When looking at today’s best working directors, one shouldn’t forget about Bennett Miller, whose last two pictures, “Capote” and “Moneyball,” received a slew of awards and acclaim. As different as they were from one another, both explored the psychologies of very real and influential people. Therefore, if his prior work is anything to go by, Miller’s latest feature, a devastating sports drama (also based on a true story), should follow suit.
Although initially slated for a December 2013 release, Miller’s “Foxcatcher” first premiered at the 2014 Cannes Film Festival earlier this year — a strategic move that now puts it at the forefront of this year’s awards season. The film stars Channing Tatum as Mark Schultz, an Olympic-winning wrestler who comes under the mentorship of John du Pont (Steve Carell), an unstable multimillionaire who takes an interest in Schultz and his wrestler older brother Dave (Mark Ruffalo). As the Schultzes are drawn into the opportunities du Pont’s provides them with, his emotional instability becomes increasingly (and dangerously) clear.
Before Sony Pictures Classics opens it November 14, “Foxcatcher” made its way to the New York Film Festival (NYFF) on Friday. Following the screening, director Miller, Tatum, Carell, Ruffalo and co-stars Vanessa Redgrave, Sienna Miller and Anthony Michael Hall spoke about the process making the intense picture. Here are some highlights.
Bennett Miller was drawn to “Foxcatcher” because he thought it was funny.
Without spoiling the real life events that made “Foxcatcher” such a gripping story to adapt, Miller revealed how he first heard about the Schultzes and du Pont through a friend, who had shown him an article about them. “The absurdity, the kind of dark comic absurdity of one the wealthiest men in America bringing a team of wrestlers onto his estate to train where he would become their coach without knowing anything about wrestling — it was funny,” Miller revealed. “Except the outcome was horrible.”
Steve Carell did some thorough research to play du Pont.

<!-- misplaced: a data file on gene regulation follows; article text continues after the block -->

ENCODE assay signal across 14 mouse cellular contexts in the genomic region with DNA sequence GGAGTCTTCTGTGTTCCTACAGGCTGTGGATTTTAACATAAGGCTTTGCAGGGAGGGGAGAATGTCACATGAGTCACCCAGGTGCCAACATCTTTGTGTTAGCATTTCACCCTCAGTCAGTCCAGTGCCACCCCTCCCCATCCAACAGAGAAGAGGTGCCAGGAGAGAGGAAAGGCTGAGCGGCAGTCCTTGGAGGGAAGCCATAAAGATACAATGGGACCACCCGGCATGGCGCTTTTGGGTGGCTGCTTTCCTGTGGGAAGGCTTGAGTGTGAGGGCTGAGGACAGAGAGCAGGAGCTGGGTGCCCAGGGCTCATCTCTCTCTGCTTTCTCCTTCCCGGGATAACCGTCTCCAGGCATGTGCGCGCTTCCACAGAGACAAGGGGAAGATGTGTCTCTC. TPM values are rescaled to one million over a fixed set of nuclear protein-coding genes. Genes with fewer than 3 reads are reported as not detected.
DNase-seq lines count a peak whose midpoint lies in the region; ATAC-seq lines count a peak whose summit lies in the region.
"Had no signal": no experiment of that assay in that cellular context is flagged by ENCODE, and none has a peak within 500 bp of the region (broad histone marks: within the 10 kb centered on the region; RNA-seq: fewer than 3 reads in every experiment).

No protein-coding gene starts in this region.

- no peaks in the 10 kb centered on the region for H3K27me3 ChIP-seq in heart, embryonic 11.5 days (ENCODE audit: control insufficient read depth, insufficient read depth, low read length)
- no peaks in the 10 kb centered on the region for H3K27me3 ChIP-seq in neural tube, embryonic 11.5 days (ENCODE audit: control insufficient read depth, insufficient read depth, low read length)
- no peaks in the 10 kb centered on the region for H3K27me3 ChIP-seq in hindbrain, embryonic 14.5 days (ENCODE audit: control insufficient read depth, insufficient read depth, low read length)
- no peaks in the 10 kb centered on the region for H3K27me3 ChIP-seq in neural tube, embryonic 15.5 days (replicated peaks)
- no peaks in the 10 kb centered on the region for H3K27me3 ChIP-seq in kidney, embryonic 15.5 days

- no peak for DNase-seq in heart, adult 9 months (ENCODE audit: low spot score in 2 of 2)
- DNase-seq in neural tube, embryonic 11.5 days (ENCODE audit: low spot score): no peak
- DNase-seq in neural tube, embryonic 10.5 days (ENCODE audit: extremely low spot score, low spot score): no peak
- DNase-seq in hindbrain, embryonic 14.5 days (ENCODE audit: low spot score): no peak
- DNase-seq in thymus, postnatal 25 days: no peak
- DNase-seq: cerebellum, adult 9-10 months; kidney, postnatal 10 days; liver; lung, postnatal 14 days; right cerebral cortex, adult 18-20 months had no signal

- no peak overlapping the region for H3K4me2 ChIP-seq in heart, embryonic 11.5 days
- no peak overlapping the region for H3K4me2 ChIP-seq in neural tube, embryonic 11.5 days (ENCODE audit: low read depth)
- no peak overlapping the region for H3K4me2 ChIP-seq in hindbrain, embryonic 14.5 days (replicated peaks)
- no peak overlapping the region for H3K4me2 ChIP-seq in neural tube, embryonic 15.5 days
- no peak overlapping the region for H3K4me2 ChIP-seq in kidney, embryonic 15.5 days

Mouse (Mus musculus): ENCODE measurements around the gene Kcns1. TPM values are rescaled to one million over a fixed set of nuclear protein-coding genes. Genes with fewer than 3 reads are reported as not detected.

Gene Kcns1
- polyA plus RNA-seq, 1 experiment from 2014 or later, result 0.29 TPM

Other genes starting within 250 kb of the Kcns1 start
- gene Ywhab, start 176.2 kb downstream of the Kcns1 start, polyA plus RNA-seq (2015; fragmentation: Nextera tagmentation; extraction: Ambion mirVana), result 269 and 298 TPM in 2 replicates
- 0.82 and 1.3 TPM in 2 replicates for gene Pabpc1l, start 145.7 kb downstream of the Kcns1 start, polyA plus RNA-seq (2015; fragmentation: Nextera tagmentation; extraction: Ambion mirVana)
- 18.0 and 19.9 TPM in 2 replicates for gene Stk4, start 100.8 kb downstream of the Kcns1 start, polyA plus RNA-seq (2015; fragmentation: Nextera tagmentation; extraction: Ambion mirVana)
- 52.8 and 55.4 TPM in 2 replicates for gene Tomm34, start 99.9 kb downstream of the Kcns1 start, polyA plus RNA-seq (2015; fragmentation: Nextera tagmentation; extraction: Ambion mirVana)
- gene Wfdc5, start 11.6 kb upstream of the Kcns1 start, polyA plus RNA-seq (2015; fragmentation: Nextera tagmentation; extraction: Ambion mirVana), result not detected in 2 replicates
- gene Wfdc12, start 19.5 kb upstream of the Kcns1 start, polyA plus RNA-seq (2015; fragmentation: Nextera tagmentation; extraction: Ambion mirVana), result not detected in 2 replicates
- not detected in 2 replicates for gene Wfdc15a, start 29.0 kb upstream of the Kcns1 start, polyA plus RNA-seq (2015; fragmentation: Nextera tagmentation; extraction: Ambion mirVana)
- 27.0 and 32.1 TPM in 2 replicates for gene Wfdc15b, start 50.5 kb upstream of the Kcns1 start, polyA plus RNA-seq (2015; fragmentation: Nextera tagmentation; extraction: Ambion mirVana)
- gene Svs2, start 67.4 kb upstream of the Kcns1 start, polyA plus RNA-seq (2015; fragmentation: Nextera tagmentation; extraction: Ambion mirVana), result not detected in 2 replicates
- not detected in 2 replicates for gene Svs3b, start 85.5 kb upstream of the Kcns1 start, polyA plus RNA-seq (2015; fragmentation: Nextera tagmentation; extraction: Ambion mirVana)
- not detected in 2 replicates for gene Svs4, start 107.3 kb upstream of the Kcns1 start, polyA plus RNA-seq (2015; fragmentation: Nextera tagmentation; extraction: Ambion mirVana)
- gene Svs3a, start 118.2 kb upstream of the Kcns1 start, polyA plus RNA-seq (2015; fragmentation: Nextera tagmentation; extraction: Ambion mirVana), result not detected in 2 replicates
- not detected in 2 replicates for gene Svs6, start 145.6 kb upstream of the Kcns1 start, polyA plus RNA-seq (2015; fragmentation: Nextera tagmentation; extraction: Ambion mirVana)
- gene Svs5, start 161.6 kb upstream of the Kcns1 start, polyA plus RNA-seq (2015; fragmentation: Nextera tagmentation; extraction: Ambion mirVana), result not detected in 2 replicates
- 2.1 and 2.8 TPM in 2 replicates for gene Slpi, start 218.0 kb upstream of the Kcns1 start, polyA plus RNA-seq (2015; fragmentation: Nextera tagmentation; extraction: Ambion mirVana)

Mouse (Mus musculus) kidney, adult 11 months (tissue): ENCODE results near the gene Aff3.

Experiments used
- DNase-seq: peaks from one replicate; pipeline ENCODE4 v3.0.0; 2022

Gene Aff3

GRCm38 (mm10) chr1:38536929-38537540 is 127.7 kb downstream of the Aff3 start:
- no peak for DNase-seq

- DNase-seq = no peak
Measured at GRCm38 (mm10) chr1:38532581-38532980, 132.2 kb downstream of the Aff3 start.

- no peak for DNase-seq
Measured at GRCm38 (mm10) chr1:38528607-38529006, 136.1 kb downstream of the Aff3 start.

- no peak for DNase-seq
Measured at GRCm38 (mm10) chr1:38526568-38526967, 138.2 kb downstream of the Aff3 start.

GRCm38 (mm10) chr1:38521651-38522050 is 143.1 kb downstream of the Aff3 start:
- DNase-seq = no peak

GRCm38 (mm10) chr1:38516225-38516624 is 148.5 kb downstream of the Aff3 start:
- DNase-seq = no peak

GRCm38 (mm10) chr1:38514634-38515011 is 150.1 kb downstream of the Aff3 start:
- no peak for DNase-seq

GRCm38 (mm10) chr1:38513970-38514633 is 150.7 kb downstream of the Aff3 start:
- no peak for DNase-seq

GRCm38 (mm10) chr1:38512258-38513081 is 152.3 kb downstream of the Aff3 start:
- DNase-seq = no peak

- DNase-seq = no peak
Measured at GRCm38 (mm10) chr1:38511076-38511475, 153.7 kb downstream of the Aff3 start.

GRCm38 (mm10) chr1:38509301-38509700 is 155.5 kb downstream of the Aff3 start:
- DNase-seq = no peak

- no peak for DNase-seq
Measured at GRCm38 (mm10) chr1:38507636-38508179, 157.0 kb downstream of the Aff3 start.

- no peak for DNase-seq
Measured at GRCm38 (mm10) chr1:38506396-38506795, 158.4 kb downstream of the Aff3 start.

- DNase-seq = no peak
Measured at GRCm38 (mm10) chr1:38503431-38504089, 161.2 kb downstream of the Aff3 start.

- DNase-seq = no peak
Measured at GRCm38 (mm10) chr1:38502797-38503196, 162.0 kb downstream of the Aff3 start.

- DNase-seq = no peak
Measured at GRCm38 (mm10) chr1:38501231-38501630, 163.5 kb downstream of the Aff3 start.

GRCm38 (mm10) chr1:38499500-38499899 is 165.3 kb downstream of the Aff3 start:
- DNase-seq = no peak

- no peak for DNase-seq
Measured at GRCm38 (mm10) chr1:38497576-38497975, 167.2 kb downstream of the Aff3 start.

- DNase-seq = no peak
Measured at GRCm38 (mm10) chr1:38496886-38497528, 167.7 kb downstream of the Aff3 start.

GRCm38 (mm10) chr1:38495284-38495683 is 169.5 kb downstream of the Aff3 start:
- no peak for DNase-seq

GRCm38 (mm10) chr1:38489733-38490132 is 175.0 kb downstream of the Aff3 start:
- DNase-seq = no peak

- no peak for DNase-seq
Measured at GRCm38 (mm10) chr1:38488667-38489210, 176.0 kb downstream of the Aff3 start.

Although a prosthetic nose, some weight and crappy teeth certainly helped, Carell explained how he managed to capture du Pont, who died in 2010. In “Foxcatcher” we learned that du Pont self-commissioned a documentary about coaching the wrestlers who lived with him. When preparing for the role, Carell looked through unseen footage from this documentary, which shows du Pont “instruct[ing] his crew, going through his lines in his head, trying to establish an identity for the camera.”
Channing Tatum did some live research though.
Tatum’s character Mark is the emotional core of the very cold and dark film. The actor revealed the moment when he first got some major insight into Mark’s character. During shooting, Tatum had the opportunity to meet the real Mark Schultz, and one night, following a dinner, Ruffalo pointed out the wrestler’s walk. “Me and Mark Ruffalo were hanging back and he said, ‘Look at the way he is moving. Look at the way he walks.’ It’s such a beautiful indication of how he goes through the world.”
Sienna Miller felt intimated playing Dave Schultz’s wife Nancy.
Bennett Miller spoke a bit about the involvement of the du Pont family members when making his film. Although they weren’t exactly on board, Sienna Miller, who makes a couple of appearances as Dave’s wife Nancy, spoke about being intimidated on set. “She was actually there on my first day, which was exceptionally intimidating. But she was very generous and very open and very willing to share things about all the characters.”
Vanessa Redgrave thinks “Foxcatcher” is a masterpiece.
A sassy, but modest Redgrave first asserted that she did not “create the presence” of her character, but rather she channeled it. Redgrave plays du Pont’s icy aristocratic mother, a woman he desperately tries to impress throughout “Foxcatcher.” Having starred in what seems like thousands of roles, Redgrave spoke about the essential things that draw one to a project — the script, role, producers and director. At one point, though, she called “Foxcatcher” “a masterpiece.” High praise from a film legend.
Steve Carell’s transition from comedy to drama was not “part of his master plan.”
Carell quickly stated “I don’t have a master plan” before explaining how he went from starring in films like “Little Miss Sunshine and “40 Year Old Virgin” to “Foxcatcher.” He mentioned how he vaguely heard of the story, but thought little of it at the time. After getting the script, however, he became highly interested in the project. “Getting the chance to work with [Miller] was a huge draw for me.”
About his transition in roles he said, “It was in the same way in terms of preparing and understanding as much as you can about what you’re about to do and the tone of what you are going to do. And once you get there, letting it all go and not thinking about the preparation. Just try to make it genuine.”